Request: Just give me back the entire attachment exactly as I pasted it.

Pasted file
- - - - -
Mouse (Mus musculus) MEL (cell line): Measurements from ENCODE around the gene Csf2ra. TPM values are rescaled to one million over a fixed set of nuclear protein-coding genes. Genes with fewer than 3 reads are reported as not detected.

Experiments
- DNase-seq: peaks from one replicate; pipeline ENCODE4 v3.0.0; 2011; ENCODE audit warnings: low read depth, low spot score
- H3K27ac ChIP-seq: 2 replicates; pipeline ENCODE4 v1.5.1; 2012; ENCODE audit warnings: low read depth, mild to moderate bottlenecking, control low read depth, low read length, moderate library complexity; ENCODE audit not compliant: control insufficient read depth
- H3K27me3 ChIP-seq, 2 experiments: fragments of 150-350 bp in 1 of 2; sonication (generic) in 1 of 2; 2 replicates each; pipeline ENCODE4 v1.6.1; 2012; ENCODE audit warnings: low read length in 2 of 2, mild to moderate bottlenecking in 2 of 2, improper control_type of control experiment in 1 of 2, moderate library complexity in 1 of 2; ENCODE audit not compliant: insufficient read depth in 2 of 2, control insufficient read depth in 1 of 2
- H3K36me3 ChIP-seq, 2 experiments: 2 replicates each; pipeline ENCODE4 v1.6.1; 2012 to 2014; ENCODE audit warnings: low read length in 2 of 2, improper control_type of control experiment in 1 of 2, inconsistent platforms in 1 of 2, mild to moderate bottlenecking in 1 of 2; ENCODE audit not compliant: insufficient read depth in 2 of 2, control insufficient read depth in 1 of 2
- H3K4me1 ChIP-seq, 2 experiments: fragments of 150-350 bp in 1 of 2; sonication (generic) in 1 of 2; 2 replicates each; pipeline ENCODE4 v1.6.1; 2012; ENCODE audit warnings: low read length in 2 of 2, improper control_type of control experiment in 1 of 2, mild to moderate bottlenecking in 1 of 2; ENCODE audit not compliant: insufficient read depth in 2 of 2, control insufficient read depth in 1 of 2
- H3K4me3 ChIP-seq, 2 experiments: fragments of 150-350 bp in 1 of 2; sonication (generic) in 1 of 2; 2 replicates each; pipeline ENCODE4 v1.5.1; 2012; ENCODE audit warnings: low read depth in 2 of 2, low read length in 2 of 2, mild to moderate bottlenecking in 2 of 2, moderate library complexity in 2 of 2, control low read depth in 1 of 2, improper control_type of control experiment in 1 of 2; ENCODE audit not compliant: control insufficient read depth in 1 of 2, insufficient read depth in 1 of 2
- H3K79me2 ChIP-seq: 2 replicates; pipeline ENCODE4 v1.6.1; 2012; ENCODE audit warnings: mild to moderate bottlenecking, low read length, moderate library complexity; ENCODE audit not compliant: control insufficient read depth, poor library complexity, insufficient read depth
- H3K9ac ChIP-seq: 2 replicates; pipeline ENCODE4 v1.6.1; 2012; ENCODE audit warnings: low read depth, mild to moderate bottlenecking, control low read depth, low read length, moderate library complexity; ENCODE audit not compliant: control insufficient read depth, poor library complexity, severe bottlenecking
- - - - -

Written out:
Mouse (Mus musculus) MEL (cell line): Measurements from ENCODE around the gene Csf2ra. TPM values are rescaled to one million over a fixed set of nuclear protein-coding genes. Genes with fewer than 3 reads are reported as not detected.

Experiments
- DNase-seq: peaks from one replicate; pipeline ENCODE4 v3.0.0; 2011; ENCODE audit warnings: low read depth, low spot score
- H3K27ac ChIP-seq: 2 replicates; pipeline ENCODE4 v1.5.1; 2012; ENCODE audit warnings: low read depth, mild to moderate bottlenecking, control low read depth, low read length, moderate library complexity; ENCODE audit not compliant: control insufficient read depth
- H3K27me3 ChIP-seq, 2 experiments: fragments of 150-350 bp in 1 of 2; sonication (generic) in 1 of 2; 2 replicates each; pipeline ENCODE4 v1.6.1; 2012; ENCODE audit warnings: low read length in 2 of 2, mild to moderate bottlenecking in 2 of 2, improper control_type of control experiment in 1 of 2, moderate library complexity in 1 of 2; ENCODE audit not compliant: insufficient read depth in 2 of 2, control insufficient read depth in 1 of 2
- H3K36me3 ChIP-seq, 2 experiments: 2 replicates each; pipeline ENCODE4 v1.6.1; 2012 to 2014; ENCODE audit warnings: low read length in 2 of 2, improper control_type of control experiment in 1 of 2, inconsistent platforms in 1 of 2, mild to moderate bottlenecking in 1 of 2; ENCODE audit not compliant: insufficient read depth in 2 of 2, control insufficient read depth in 1 of 2
- H3K4me1 ChIP-seq, 2 experiments: fragments of 150-350 bp in 1 of 2; sonication (generic) in 1 of 2; 2 replicates each; pipeline ENCODE4 v1.6.1; 2012; ENCODE audit warnings: low read length in 2 of 2, improper control_type of control experiment in 1 of 2, mild to moderate bottlenecking in 1 of 2; ENCODE audit not compliant: insufficient read depth in 2 of 2, control insufficient read depth in 1 of 2
- H3K4me3 ChIP-seq, 2 experiments: fragments of 150-350 bp in 1 of 2; sonication (generic) in 1 of 2; 2 replicates each; pipeline ENCODE4 v1.5.1; 2012; ENCODE audit warnings: low read depth in 2 of 2, low read length in 2 of 2, mild to moderate bottlenecking in 2 of 2, moderate library complexity in 2 of 2, control low read depth in 1 of 2, improper control_type of control experiment in 1 of 2; ENCODE audit not compliant: control insufficient read depth in 1 of 2, insufficient read depth in 1 of 2
- H3K79me2 ChIP-seq: 2 replicates; pipeline ENCODE4 v1.6.1; 2012; ENCODE audit warnings: mild to moderate bottlenecking, low read length, moderate library complexity; ENCODE audit not compliant: control insufficient read depth, poor library complexity, insufficient read depth
- H3K9ac ChIP-seq: 2 replicates; pipeline ENCODE4 v1.6.1; 2012; ENCODE audit warnings: low read depth, mild to moderate bottlenecking, control low read depth, low read length, moderate library complexity; ENCODE audit not compliant: control insufficient read depth, poor library complexity, severe bottlenecking